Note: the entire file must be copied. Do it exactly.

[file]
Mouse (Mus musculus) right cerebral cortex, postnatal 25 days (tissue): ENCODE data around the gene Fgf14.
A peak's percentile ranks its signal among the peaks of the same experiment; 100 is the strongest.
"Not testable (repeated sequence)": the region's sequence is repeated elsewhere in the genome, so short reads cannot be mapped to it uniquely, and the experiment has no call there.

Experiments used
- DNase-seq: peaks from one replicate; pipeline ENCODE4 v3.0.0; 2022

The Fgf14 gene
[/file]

Mouse (Mus musculus) right cerebral cortex, postnatal 25 days (tissue): ENCODE data around the gene Fgf14.
A peak's percentile ranks its signal among the peaks of the same experiment; 100 is the strongest.
"Not testable (repeated sequence)": the region's sequence is repeated elsewhere in the genome, so short reads cannot be mapped to it uniquely, and the experiment has no call there.

Experiments used
- DNase-seq: peaks from one replicate; pipeline ENCODE4 v3.0.0; 2022

The Fgf14 gene